-Mike Fitzpatrick
La Croix UMC
Cape Girardeau, MO

Learn how YOU can serve with CSM in Chicago!

Have a cool story from your CSM trip this summer? Email us!

Wednesday, August 13, 2008

Heart of Service

“Everybody can be great...because anybody can serve. You don't have to have a college degree to serve. You don't have to make your subject and verb agree to serve. You only need a heart full of grace. A soul generated by love.”
-Martin Luther King, Jr.

Tuesday, August 12, 2008

Lights Out

One thing I've had to get used to at CSM is the sleeping schedules of my fellow staff members. I am a night owl, and aside from the first week or two here, I have maintained that characteristic! I am usually in bed before midnight, and I rise about 7:30 the next morning. Luckily, I only need about 6-7 hours to function during the day. The rest of the staff goes to bed anywhere between 10 and 11 on any given night. As a result, I find myself walking in the darkness quite often. Sometimes I must tiptoe over sleeping bodies as I make my way to the bathroom to brush my teeth. There have been quite a few nights where I've read my Bible by the streetlight that glows over Pennsgrove Street. I've learned to walk lightly on the creaking floors so as to not wake anyone. The ability to see in the dark has been quite useful in that aspect.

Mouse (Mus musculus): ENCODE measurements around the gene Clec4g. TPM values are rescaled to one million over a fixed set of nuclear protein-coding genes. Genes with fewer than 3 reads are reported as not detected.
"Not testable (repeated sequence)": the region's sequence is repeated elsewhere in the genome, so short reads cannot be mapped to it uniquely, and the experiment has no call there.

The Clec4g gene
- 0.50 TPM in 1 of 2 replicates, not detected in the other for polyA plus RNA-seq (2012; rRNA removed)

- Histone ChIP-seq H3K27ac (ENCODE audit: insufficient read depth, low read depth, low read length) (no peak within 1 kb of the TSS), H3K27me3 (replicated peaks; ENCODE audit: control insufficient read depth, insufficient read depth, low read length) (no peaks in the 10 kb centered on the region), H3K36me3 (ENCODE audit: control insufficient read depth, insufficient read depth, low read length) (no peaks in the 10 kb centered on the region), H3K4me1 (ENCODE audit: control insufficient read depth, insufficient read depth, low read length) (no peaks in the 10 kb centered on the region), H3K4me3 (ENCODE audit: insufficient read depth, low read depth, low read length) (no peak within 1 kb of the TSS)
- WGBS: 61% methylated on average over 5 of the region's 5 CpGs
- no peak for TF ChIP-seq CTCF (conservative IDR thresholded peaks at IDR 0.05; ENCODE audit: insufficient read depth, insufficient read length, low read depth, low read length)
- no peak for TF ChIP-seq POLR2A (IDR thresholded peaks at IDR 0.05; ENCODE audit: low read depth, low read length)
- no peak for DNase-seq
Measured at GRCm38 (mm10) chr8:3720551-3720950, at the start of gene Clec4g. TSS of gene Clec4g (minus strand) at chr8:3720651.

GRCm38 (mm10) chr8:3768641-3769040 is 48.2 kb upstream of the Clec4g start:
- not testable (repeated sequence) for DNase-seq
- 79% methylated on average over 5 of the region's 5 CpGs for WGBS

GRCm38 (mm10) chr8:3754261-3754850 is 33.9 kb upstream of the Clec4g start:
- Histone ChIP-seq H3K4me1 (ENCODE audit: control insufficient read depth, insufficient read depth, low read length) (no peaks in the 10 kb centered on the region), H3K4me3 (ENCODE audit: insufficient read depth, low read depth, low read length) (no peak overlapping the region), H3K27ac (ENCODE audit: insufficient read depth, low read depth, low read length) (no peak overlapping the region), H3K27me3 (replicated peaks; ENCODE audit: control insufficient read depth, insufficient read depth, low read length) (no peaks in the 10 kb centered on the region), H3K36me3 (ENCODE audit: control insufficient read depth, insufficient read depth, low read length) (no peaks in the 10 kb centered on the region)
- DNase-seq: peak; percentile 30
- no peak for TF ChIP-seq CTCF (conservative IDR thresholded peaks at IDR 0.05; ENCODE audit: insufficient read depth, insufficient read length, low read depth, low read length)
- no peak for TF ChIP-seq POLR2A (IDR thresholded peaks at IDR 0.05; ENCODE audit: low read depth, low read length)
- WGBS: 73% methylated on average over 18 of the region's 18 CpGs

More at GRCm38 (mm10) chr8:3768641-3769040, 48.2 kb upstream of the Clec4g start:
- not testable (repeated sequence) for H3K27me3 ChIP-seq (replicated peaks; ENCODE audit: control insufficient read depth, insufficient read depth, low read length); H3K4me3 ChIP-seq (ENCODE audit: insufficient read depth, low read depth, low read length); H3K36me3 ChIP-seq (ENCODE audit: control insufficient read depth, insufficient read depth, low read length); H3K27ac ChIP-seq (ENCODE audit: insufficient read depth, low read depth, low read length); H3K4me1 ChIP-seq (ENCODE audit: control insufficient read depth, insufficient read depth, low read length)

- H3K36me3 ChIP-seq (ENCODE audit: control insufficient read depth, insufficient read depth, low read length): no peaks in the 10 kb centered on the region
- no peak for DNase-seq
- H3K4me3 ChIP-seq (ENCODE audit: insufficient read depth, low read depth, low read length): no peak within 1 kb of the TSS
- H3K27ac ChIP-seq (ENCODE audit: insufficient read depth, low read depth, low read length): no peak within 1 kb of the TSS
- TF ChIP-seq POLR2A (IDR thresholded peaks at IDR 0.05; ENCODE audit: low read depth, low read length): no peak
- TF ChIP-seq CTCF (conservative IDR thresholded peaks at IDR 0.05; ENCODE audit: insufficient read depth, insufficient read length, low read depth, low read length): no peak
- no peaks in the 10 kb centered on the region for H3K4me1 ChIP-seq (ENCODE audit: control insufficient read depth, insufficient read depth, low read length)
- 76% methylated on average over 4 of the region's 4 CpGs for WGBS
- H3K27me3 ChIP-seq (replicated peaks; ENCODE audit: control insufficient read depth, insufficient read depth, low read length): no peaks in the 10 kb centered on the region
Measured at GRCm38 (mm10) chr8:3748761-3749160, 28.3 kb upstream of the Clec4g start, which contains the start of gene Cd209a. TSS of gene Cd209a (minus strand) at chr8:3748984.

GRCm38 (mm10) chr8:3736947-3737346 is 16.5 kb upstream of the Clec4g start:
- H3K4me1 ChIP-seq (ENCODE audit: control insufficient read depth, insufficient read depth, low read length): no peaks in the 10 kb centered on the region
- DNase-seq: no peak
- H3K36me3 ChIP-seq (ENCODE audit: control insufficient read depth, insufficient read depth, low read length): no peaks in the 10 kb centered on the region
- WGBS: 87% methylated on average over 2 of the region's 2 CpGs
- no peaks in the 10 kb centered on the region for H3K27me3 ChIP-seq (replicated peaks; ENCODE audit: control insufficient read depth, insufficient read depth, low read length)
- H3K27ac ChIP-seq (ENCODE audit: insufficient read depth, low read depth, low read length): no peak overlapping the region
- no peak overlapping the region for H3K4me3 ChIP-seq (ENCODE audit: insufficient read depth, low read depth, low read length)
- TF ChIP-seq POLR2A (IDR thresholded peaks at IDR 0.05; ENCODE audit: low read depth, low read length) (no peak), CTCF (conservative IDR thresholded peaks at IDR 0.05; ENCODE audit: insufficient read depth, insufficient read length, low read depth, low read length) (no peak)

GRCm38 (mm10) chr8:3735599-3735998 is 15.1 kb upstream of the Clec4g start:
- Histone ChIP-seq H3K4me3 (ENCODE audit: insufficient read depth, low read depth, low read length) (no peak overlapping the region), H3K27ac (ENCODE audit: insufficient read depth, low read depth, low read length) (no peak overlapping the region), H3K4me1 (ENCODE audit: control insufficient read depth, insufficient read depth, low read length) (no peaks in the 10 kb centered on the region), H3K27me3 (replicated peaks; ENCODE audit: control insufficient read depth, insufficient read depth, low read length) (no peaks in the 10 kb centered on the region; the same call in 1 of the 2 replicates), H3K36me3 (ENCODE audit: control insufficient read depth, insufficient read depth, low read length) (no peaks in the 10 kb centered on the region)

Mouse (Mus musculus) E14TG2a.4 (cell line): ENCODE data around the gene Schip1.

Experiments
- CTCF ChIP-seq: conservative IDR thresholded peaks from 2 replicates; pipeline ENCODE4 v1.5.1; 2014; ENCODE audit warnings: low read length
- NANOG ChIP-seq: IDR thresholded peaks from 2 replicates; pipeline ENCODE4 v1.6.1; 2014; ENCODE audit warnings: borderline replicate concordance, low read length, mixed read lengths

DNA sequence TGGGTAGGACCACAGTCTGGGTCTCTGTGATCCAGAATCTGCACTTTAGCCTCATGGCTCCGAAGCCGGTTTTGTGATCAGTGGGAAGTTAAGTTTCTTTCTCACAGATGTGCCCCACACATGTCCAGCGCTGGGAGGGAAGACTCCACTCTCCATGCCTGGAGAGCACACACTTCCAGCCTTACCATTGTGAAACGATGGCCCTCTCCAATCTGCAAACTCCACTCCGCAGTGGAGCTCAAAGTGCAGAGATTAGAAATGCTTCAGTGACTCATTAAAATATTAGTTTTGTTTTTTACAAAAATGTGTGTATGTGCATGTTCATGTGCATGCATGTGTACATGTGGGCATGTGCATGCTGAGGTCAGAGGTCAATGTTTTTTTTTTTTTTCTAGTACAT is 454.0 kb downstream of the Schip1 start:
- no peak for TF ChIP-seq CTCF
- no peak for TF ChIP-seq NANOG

On one particular day, I decided to go to Fairmount Park to read my Bible. There was a nice gazebo that overlooked the Schuylkill River. The sun was on it's way down, and it was just a beautiful scene. In the middle of my reading, the light all of a sudden got much dimmer. I was taken aback by the change in lighting, but I realized that it was just because the sun had set behind the trees. That moment, however, made me realize how powerful and in charge God is over the light. He can change the day to night in an instant, but chooses to do so in such a way that leaves us with a beautiful sunset!

There has been a common occurrence between me and my groups this summer. I find something very familiar about the people I'm working with each week. It's obvious that I've never met these people before since they are from different states, but something in me is just very comfortable about being myself and interacting with them. I couldn't place what it was until God used a man in the Kensington area to explain this phenomenon.